Graphic novels

I love graphic novels. My three favorites are The Essential Dykes to Watch Out For by Alison Bechdel, The Complete Maus by Art Spiegelman and Kari by Amruta Patil. Although very different, they each deal with something close to my heart or something I am fascinated with. There is something wonderful about this art form that appeals to me. It’s like reading a movie. When I was a teenager, I read the movie “Grease” as a comic and ever since then I have actively searched for this form of writing/drawing.

Middlesex Jeffrey Eugenides

I loved this book because it made me question my assumptions about sex and sexuality. I read it early in my coming out days and it threw open a whole plethora of questions. The fact that I still remember the story line and can easily recall some of what I felt when reading it, reminds me that it was one of my favorite books!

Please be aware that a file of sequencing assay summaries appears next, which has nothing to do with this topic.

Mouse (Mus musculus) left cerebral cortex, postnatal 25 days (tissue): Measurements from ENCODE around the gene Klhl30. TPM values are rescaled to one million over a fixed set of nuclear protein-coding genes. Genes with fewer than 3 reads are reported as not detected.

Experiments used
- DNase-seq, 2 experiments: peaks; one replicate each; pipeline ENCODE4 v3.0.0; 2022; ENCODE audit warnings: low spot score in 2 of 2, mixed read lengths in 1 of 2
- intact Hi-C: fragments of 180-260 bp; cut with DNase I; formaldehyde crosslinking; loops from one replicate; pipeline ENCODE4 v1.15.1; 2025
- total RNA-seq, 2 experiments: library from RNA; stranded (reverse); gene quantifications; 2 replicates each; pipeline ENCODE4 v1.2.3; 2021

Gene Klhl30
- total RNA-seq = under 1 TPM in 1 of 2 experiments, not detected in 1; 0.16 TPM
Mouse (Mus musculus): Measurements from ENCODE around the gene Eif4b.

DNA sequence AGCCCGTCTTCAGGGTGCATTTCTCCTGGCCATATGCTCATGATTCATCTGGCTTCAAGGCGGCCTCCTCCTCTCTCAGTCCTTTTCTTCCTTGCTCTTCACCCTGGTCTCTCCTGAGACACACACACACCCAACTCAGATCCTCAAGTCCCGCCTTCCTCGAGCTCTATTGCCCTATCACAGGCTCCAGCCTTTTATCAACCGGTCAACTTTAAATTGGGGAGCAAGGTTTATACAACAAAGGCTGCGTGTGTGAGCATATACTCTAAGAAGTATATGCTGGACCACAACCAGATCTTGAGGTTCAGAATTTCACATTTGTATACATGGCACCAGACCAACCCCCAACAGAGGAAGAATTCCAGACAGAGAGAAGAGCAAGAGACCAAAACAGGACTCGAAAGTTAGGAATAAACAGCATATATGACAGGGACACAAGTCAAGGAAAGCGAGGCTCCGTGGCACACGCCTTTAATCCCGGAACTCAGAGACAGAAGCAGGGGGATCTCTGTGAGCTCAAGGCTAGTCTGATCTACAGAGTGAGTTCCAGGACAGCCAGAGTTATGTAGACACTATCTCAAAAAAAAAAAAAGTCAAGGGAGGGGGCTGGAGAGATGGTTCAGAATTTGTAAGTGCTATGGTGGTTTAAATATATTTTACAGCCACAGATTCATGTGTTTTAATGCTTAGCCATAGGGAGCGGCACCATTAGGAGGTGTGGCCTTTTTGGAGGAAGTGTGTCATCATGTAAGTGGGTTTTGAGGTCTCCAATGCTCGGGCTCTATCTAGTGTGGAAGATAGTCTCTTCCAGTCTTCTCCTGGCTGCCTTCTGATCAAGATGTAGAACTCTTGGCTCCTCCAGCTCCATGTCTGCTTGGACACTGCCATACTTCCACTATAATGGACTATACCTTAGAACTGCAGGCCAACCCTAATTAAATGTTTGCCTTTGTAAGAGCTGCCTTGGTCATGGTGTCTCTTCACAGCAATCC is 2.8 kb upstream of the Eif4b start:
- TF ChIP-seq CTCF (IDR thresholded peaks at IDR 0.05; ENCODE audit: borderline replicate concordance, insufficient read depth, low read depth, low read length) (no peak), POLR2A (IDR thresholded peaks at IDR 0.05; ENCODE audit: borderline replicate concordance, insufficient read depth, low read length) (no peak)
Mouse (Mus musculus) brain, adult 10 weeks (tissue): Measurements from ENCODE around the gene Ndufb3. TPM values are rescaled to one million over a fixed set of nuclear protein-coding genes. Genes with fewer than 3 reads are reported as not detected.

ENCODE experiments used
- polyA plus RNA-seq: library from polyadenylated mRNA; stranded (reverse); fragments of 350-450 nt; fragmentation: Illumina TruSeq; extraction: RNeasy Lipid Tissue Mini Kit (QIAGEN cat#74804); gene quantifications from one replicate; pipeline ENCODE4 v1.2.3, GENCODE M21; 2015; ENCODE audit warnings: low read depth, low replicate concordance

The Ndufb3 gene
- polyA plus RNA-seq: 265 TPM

3.

Daughter of Fortune Isabel Allende

Most times the books we read resonate because of the particular moment we read it in I think. Every time I think of this book, I remember the road to the library in Harlem and the book’s beautiful thick cream pages with large letters. The prose is lyrical; it makes you want to visit Chile, and is sweeter and more romantic in mood than The House of the Spirits. I discovered my love for magic realism with this book.

The Harry Potter series JK Rowling